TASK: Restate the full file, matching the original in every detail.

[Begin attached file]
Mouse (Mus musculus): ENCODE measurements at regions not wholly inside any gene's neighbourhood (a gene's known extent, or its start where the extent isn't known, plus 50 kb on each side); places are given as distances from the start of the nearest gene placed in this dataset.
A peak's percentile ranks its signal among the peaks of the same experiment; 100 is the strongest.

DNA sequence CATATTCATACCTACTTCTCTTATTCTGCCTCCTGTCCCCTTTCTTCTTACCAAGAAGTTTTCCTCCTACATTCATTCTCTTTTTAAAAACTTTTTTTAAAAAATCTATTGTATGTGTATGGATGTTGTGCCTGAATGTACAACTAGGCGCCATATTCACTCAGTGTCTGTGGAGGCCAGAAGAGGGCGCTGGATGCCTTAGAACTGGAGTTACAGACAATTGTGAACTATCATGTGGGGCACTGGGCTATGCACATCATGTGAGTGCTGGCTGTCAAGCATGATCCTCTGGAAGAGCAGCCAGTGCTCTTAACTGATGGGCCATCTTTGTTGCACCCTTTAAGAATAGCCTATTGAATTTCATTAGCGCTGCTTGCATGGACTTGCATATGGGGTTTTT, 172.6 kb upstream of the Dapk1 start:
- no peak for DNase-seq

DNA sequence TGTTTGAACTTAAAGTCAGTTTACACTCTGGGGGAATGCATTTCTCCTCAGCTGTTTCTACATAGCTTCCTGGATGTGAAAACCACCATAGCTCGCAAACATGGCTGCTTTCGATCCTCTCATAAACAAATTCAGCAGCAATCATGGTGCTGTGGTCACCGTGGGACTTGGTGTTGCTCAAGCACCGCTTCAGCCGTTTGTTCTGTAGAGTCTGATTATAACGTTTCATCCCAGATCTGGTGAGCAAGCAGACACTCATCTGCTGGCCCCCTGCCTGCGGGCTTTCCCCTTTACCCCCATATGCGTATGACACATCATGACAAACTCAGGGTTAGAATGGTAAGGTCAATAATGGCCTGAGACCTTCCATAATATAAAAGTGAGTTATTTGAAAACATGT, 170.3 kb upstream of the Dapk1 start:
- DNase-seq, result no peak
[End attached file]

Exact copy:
Mouse (Mus musculus): ENCODE measurements at regions not wholly inside any gene's neighbourhood (a gene's known extent, or its start where the extent isn't known, plus 50 kb on each side); places are given as distances from the start of the nearest gene placed in this dataset.
A peak's percentile ranks its signal among the peaks of the same experiment; 100 is the strongest.

DNA sequence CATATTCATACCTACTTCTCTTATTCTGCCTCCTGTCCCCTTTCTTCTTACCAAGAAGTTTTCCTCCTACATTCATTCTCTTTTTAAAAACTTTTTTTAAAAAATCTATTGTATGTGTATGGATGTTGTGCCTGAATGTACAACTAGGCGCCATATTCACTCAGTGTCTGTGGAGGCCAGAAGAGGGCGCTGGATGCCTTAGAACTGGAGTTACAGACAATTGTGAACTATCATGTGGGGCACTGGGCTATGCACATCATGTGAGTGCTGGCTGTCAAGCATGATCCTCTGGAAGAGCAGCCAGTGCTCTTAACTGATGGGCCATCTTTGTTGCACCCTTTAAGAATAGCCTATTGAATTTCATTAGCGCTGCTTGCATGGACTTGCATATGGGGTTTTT, 172.6 kb upstream of the Dapk1 start:
- no peak for DNase-seq

DNA sequence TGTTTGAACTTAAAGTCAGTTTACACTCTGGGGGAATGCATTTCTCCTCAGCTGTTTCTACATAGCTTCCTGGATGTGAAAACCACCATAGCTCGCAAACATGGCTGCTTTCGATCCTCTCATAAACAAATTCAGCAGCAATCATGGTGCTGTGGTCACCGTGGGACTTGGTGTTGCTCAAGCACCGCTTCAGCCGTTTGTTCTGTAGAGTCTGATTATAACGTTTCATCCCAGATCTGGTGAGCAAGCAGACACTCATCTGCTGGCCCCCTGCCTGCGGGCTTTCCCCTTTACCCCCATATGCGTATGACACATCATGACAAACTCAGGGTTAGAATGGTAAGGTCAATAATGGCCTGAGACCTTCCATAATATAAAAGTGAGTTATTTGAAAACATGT, 170.3 kb upstream of the Dapk1 start:
- DNase-seq, result no peak